Families of some of the victims of the Sandy Hook school shooting last December are gathering online signers to a petition asking Connecticut legislators to block the release of gory crime scene photographs and other evidence.
The petition, posted on Change.org, had more than 50,000 signers Monday evening.
It asks state lawmakers “to pass a law that would keep sensitive information, including photos and audio, about this tragic day private and out of the hands of people who’d like to misuse it for political gain.”
A bill backed by Gov. Dannel Malloy, a Democrat, would allow law enforcement officials to withhold from the public evidence from the mass shootings Dec. 14, in which 20 first-graders and six educators died, unless the families give written permission. The bill also would limit disclosure of the death certificates of those killed to immediate family members.
The petition lists the families of eight of the victims as sponsors.
Media groups and advocates of public records laws have voiced concerns that the legislation would harm government transparency and set a bad precedent by exempting specific incidents from freedom of information laws. They say it would encourage other crime victims to ask the state to limit disclosure of records now routinely released to the public and make the Newtown deaths seem more important than the dozens of others in the state each year.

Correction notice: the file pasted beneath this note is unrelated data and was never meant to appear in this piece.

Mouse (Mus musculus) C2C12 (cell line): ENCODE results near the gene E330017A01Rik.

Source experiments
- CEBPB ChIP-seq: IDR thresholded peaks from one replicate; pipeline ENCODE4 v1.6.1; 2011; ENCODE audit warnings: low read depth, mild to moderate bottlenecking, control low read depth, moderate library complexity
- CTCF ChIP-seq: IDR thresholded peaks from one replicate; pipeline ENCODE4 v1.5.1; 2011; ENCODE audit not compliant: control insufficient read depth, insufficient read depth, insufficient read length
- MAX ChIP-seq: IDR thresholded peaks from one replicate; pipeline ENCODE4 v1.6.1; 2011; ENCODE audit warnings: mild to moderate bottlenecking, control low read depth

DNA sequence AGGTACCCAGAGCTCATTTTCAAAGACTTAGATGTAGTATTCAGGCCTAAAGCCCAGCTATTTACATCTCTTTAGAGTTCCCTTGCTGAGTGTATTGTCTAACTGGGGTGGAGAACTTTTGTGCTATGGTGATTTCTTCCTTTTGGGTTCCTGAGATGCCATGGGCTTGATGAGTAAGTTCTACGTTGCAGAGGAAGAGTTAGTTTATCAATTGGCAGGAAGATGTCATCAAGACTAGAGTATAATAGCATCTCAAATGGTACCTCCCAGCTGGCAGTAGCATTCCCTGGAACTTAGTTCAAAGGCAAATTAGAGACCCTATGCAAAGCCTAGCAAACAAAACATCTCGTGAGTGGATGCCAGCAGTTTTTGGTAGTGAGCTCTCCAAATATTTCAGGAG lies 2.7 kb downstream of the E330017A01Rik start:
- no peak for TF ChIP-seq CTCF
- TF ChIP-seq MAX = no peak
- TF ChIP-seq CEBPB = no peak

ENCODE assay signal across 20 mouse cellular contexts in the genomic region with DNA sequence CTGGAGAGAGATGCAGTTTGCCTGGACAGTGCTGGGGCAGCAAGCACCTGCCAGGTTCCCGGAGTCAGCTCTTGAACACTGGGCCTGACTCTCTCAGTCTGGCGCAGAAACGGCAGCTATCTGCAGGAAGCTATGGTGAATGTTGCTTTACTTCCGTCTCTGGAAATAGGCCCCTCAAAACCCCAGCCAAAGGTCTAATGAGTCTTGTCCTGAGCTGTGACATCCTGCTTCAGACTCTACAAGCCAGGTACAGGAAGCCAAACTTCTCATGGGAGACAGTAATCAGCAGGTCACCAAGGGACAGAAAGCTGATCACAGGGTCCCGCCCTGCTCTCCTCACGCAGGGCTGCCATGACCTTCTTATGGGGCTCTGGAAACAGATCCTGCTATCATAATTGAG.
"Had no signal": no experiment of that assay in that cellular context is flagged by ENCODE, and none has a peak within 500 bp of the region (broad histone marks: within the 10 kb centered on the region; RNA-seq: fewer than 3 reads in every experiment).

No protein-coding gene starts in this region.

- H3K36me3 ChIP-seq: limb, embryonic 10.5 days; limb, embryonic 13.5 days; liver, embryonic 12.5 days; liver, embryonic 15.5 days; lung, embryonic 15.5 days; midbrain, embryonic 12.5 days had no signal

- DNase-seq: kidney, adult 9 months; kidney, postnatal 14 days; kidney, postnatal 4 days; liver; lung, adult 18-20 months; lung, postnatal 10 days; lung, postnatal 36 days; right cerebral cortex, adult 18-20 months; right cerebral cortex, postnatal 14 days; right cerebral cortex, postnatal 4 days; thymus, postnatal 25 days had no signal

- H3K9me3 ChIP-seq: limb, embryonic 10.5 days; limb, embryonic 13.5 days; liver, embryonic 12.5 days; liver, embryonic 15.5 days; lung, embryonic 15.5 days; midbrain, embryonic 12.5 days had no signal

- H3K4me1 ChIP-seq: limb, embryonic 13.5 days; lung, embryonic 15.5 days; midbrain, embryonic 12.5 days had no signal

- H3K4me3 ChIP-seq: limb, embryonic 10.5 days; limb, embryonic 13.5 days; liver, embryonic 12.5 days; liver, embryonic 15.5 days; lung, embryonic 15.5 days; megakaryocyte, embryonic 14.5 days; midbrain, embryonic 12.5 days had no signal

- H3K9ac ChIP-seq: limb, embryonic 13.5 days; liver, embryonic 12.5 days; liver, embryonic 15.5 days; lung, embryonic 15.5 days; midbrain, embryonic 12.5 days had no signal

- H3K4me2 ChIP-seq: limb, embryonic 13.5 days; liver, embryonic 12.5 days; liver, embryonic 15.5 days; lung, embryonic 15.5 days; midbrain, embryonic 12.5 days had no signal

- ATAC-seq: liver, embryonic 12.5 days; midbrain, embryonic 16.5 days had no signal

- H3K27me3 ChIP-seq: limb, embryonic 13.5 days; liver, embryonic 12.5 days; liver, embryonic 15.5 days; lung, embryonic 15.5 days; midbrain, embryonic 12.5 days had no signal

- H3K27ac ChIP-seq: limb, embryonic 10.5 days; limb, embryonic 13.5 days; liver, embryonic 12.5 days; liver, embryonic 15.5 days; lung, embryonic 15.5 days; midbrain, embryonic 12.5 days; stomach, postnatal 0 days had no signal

Petitioners Nicole and Ian Hockley, whose son Dylan was killed at the elementary school, said in a statement released by Change.org that they do not want to see the photos of Dylan or hear 911 recordings of the response to the shootings.
“I want to preserve his memory as a beautiful boy -- not as a gun-riddled corpse,” Nicole Hockley said in a posting on the petition website. “I also do not want his brother Jake to see these photos or listen to the execution of his brother, friends and teachers on 911 tapes.”
Tricia Pinto, whose son Jack died in the shootings, said the photos and recordings “serve no purpose to the public but will cause a lifetime of agony to our families, our surviving children and the town.”
The state’s Legislature is scheduled to end its session Wednesday.
The Society of Professional Journalists and other media groups have written to Malloy opposing the legislation.
“If you hide away documents from the public, then the public has no way of knowing whether police … have done their jobs correctly,” said Sonny Albarado, city editor at the Arkansas Democrat-Gazette and board president of the Society of Professional Journalists.
Associated Press contributed